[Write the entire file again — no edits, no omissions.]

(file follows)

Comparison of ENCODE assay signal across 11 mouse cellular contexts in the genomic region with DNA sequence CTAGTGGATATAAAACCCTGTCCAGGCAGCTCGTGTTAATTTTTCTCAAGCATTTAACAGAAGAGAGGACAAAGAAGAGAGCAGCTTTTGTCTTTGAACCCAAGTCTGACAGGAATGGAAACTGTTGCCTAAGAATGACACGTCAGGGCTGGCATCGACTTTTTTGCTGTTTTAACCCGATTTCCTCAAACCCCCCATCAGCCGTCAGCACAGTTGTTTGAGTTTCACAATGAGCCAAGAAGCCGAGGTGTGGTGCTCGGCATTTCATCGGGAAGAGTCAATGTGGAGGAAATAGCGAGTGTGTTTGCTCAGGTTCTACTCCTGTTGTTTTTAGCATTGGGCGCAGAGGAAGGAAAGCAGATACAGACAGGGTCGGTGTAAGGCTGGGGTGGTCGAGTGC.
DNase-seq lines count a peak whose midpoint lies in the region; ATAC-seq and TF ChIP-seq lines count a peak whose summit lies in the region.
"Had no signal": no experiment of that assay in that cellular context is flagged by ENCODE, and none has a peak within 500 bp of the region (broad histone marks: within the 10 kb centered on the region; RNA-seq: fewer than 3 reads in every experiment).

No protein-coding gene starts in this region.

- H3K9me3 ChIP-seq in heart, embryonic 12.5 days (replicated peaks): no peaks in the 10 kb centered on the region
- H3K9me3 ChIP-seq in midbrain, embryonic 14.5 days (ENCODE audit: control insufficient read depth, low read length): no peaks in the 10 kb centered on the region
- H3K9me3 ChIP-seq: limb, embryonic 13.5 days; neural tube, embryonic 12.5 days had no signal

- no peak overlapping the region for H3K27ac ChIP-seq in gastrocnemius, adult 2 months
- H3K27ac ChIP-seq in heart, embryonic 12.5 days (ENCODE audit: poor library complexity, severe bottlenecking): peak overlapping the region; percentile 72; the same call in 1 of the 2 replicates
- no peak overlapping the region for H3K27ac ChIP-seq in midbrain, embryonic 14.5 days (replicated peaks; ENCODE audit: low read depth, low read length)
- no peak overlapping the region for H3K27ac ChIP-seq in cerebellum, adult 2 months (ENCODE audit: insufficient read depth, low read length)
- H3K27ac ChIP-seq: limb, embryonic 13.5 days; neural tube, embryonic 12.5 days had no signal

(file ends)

Comparison of ENCODE assay signal across 11 mouse cellular contexts in the genomic region with DNA sequence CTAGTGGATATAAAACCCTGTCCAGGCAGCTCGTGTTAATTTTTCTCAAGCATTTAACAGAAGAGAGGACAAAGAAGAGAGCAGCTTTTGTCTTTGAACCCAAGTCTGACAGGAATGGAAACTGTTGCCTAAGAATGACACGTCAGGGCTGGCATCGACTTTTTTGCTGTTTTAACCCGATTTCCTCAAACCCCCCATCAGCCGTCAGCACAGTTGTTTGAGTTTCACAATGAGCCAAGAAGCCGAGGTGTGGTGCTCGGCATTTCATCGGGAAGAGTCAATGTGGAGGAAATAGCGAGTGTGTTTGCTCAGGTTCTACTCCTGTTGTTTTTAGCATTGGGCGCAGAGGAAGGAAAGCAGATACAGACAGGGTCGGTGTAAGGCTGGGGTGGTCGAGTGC.
DNase-seq lines count a peak whose midpoint lies in the region; ATAC-seq and TF ChIP-seq lines count a peak whose summit lies in the region.
"Had no signal": no experiment of that assay in that cellular context is flagged by ENCODE, and none has a peak within 500 bp of the region (broad histone marks: within the 10 kb centered on the region; RNA-seq: fewer than 3 reads in every experiment).

No protein-coding gene starts in this region.

- H3K9me3 ChIP-seq in heart, embryonic 12.5 days (replicated peaks): no peaks in the 10 kb centered on the region
- H3K9me3 ChIP-seq in midbrain, embryonic 14.5 days (ENCODE audit: control insufficient read depth, low read length): no peaks in the 10 kb centered on the region
- H3K9me3 ChIP-seq: limb, embryonic 13.5 days; neural tube, embryonic 12.5 days had no signal

- no peak overlapping the region for H3K27ac ChIP-seq in gastrocnemius, adult 2 months
- H3K27ac ChIP-seq in heart, embryonic 12.5 days (ENCODE audit: poor library complexity, severe bottlenecking): peak overlapping the region; percentile 72; the same call in 1 of the 2 replicates
- no peak overlapping the region for H3K27ac ChIP-seq in midbrain, embryonic 14.5 days (replicated peaks; ENCODE audit: low read depth, low read length)
- no peak overlapping the region for H3K27ac ChIP-seq in cerebellum, adult 2 months (ENCODE audit: insufficient read depth, low read length)
- H3K27ac ChIP-seq: limb, embryonic 13.5 days; neural tube, embryonic 12.5 days had no signal